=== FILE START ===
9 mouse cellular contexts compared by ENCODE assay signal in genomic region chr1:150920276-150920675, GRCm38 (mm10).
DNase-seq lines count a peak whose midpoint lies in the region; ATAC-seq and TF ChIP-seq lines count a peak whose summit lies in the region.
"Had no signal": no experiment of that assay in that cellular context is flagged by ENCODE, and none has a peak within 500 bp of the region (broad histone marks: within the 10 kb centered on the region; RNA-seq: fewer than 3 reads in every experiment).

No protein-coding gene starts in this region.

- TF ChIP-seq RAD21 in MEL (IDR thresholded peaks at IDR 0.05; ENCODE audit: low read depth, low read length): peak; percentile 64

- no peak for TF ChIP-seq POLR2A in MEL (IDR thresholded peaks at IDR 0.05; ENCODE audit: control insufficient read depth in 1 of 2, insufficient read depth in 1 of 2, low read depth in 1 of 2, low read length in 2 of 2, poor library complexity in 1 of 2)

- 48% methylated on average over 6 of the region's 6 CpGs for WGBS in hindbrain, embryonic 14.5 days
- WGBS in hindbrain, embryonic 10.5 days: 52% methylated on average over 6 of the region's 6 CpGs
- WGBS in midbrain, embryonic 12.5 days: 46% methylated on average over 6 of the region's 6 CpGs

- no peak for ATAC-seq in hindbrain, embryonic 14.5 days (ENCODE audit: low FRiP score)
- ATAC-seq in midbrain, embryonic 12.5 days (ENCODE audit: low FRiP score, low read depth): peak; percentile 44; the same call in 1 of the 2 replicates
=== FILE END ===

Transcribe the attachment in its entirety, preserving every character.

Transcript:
9 mouse cellular contexts compared by ENCODE assay signal in genomic region chr1:150920276-150920675, GRCm38 (mm10).
DNase-seq lines count a peak whose midpoint lies in the region; ATAC-seq and TF ChIP-seq lines count a peak whose summit lies in the region.
"Had no signal": no experiment of that assay in that cellular context is flagged by ENCODE, and none has a peak within 500 bp of the region (broad histone marks: within the 10 kb centered on the region; RNA-seq: fewer than 3 reads in every experiment).

No protein-coding gene starts in this region.

- TF ChIP-seq RAD21 in MEL (IDR thresholded peaks at IDR 0.05; ENCODE audit: low read depth, low read length): peak; percentile 64

- no peak for TF ChIP-seq POLR2A in MEL (IDR thresholded peaks at IDR 0.05; ENCODE audit: control insufficient read depth in 1 of 2, insufficient read depth in 1 of 2, low read depth in 1 of 2, low read length in 2 of 2, poor library complexity in 1 of 2)

- 48% methylated on average over 6 of the region's 6 CpGs for WGBS in hindbrain, embryonic 14.5 days
- WGBS in hindbrain, embryonic 10.5 days: 52% methylated on average over 6 of the region's 6 CpGs
- WGBS in midbrain, embryonic 12.5 days: 46% methylated on average over 6 of the region's 6 CpGs

- no peak for ATAC-seq in hindbrain, embryonic 14.5 days (ENCODE audit: low FRiP score)
- ATAC-seq in midbrain, embryonic 12.5 days (ENCODE audit: low FRiP score, low read depth): peak; percentile 44; the same call in 1 of the 2 replicates